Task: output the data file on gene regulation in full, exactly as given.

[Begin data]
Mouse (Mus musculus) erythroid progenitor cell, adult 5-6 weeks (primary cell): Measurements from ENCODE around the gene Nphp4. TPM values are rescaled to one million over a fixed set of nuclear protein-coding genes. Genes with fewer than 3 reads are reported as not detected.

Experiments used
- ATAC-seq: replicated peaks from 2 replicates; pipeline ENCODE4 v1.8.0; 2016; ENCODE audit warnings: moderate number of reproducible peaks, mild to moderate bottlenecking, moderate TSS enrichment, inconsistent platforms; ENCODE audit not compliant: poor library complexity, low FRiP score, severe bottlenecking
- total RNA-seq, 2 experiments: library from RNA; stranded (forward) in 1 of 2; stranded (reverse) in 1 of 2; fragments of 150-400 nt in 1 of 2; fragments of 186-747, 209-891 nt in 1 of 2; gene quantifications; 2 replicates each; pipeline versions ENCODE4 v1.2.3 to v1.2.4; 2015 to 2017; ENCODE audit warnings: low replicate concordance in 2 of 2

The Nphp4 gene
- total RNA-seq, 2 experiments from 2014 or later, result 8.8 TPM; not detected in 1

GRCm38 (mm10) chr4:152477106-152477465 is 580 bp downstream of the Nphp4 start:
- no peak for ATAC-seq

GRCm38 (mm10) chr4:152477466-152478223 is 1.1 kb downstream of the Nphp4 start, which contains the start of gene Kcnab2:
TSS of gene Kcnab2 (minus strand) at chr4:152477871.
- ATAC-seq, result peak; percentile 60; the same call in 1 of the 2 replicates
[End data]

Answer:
Mouse (Mus musculus) erythroid progenitor cell, adult 5-6 weeks (primary cell): Measurements from ENCODE around the gene Nphp4. TPM values are rescaled to one million over a fixed set of nuclear protein-coding genes. Genes with fewer than 3 reads are reported as not detected.

Experiments used
- ATAC-seq: replicated peaks from 2 replicates; pipeline ENCODE4 v1.8.0; 2016; ENCODE audit warnings: moderate number of reproducible peaks, mild to moderate bottlenecking, moderate TSS enrichment, inconsistent platforms; ENCODE audit not compliant: poor library complexity, low FRiP score, severe bottlenecking
- total RNA-seq, 2 experiments: library from RNA; stranded (forward) in 1 of 2; stranded (reverse) in 1 of 2; fragments of 150-400 nt in 1 of 2; fragments of 186-747, 209-891 nt in 1 of 2; gene quantifications; 2 replicates each; pipeline versions ENCODE4 v1.2.3 to v1.2.4; 2015 to 2017; ENCODE audit warnings: low replicate concordance in 2 of 2

The Nphp4 gene
- total RNA-seq, 2 experiments from 2014 or later, result 8.8 TPM; not detected in 1

GRCm38 (mm10) chr4:152477106-152477465 is 580 bp downstream of the Nphp4 start:
- no peak for ATAC-seq

GRCm38 (mm10) chr4:152477466-152478223 is 1.1 kb downstream of the Nphp4 start, which contains the start of gene Kcnab2:
TSS of gene Kcnab2 (minus strand) at chr4:152477871.
- ATAC-seq, result peak; percentile 60; the same call in 1 of the 2 replicates